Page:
There are several factors hampering the rapid diagnosis of Giardia infection in industrialised countries. Firstly, as in developing countries, a large proportion of infected people do not develop symptoms but may shed Giardia cysts for a period of time [17, 18]. Secondly, in individuals who do develop symptoms, detection depends on clinical experience, technical skills and on available diagnostic resources [19]. These may vary widely between and within countries. Giardiasis may, therefore, go undiagnosed or may be treated inappropriately by physicians who are unfamiliar with this disease. According to a few studies carried out in developed countries [20, 21], physicians who see Giardia-infected individuals often lack the experience and awareness of the disease. For example, the American College of Obstetricians and Gynecologists in collaboration with the Centres for Disease Control and Prevention made a survey of obstetrician-gynecologists on their clinical and epidemiologic knowledge of giardiasis in pregnancy [20]. Good general knowledge about diagnosis, transmission and prevention was found. However, difficulties concerning the best way to treat this parasitic infection during pregnancy were identified [20]. In a survey of US pediatricians evaluating their knowledge and perceptions on the treatment of giardiasis in children, only 10% indicated they would suspect parasites in a patient with diarrhoea lasting more than 1–2 weeks [21]. History and physical exam (83.9%) and duration of diarrhoea (74.4%) were the main clinical aspects for parasitic-induced infection, with about one-third (36.2%) only taking into account the possibility of intestinal parasites when all other possible causes had been ruled out. Other studies have shown that a significant number of patients with giardiasis had encounters with health professionals without the diagnosis being considered, given the frequently observed delay between the onset of illness and diagnosis [2225]. Surprisingly, in one study, 10% of patients reported receiving drugs, such as ciprofloxacin, which is ineffective against this protozoan [25]. The discovery of Giardia as the cause of a large waterborne outbreak in Bergen, Norway was delayed due to no history of travel abroad among the many patients seeking medical care for diarrhoeal disease [24]. These scattered reports underline the need to enhance efforts to provide education among general practitioners and pediatricians to be aware of Giardia as a cause of indigenous cases of diarrhoea and on how best to diagnose and effectively treat them.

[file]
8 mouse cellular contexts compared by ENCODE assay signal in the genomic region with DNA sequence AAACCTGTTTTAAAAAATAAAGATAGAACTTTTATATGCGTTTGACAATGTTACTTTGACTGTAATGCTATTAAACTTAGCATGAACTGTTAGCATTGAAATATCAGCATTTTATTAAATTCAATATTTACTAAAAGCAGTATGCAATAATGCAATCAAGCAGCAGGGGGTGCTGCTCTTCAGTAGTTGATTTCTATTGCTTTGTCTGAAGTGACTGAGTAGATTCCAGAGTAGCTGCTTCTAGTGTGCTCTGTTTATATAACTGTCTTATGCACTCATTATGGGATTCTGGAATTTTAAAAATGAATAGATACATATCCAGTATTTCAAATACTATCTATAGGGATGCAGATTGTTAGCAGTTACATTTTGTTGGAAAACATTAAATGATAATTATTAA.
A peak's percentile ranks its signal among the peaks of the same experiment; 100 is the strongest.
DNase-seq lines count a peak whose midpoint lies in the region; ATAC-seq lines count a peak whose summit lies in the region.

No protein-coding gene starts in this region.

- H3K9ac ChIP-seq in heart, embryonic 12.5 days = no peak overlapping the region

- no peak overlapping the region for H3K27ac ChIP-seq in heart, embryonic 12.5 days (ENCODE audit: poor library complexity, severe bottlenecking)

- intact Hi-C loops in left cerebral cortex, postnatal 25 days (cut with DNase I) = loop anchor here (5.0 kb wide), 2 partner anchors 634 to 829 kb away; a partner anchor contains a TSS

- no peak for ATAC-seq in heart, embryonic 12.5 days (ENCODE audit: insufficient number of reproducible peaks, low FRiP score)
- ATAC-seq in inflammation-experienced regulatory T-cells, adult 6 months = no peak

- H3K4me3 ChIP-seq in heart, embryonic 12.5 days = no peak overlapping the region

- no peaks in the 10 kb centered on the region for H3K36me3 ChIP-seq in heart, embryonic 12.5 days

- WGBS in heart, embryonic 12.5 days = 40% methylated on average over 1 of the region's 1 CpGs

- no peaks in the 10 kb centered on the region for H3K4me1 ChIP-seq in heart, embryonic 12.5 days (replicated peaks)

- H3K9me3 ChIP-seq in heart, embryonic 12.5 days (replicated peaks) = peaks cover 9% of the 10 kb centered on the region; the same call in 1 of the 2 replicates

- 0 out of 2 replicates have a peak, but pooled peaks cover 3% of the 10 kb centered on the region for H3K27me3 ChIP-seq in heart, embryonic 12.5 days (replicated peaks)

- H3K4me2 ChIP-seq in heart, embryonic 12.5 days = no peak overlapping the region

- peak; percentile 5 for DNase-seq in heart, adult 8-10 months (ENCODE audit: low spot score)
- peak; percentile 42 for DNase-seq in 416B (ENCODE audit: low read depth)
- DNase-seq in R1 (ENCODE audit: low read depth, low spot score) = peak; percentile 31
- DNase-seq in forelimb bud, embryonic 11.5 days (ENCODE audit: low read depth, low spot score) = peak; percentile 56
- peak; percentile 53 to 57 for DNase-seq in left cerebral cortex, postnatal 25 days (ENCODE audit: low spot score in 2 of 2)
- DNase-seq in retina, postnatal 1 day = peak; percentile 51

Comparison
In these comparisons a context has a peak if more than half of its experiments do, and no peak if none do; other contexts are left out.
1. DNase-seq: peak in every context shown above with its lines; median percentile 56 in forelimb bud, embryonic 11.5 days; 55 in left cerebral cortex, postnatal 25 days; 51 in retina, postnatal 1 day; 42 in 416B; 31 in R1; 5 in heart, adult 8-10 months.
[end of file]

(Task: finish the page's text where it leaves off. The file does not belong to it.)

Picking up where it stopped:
Additionally, faecal specimens are often not routinely requested from persons with diarrhoeal illnesses [26, 27]. If Giardia is suspected, the right specimen and specific tests must be ordered and sent to a laboratory where adequate diagnostic tools and skills are available [28]. For laboratory diagnosis, a morphological determination by microscopy is the most commonly used method [29], which is simple and fast. Unfortunately, it is less sensitive, requires multiple sample examinations and concentration procedures and needs to be performed by well-trained technicians. Additionally, as it requires multiple clinic visits, it may be associated with high rates of diagnostic drop-out. In some industrialised countries, innovative modern technology has replaced microscopy as a routine diagnostic tool; i.e. the use of multiplex polymerase chain reaction assays for the detection of Giardia and other gastrointestinal protozoan pathogens (that could be simultaneously present) is particularly valuable. It assists in detecting the true prevalence of Giardia as well as earlier detection of outbreaks if performed on a broader array of patients with diarrhoea.

Finally, the awareness of the community is low. In one study caregivers of children with diarrhoea and more specifically persistent diarrhoea induced by Giardia showed that relatively low proportions of caregivers had heard of Giardia (36%) [30].

There are important reasons to pay attention to under-diagnosis of Giardia infection. In some cases, Giardia can cause severe clinical manifestations such as acute and chronic diarrhoea (the latter defined in case of episodes lasting more than 4 weeks) [31]. This infection may also be accompanied with or without malabsorption, abdominal cramps, nausea, vomiting, increased flatulence and weight loss [32]. Additionally, a range of extra-intestinal manifestations and long-term consequences have been identified and associated with this protozoan infection [33]. A controlled prospective study of a cohort of individuals who had confirmed Giardia infection during a waterborne outbreak found a significantly increased risk for post-infectious irritable bowel syndrome and chronic fatigue even 6 years after the infection [34]. Of interest in both high and low prevalence settings, two recent studies have shown that early exposure to- or persistent Giardia infection during first 6 months of life, even if asymptomatic, contribute to increased intestinal permeability and to stunted growth at 2 years of age [35, 36].

The changing perspectives of the incidence and prevalence of giardiasis in industrialised countries, where it is still relatively neglected and underappreciated by practicing clinicians and maybe by caregivers, need to be taken into account. Giardiasis may exceed the current prevalence estimates. An increased awareness for indigenous transmission is hoped for and as a result, indications for Giardia testing would not be only done in returning travellers, nor considered only in a chronic diarrhoeal disease context. This might avoid delays in diagnosis.

Currie et al. [1] study reminds us that there are multiple potential areas for improvement in laboratory testing algorithms and diagnostic awareness of giardiasis. The evidence shows that public health problems like giardiasis are a global issue that needs to be addressed collectively by industrialised and developing countries. This protozoan disease, as well as other enteric parasites, should be considered more often in the differential diagnosis. It should be on the clinical, epidemiological and public health agenda, to be carefully addressed, for better decision-making in public health policies. It is especially important to keep in mind that, as in most infectious diseases, ‘what goes around, comes around’.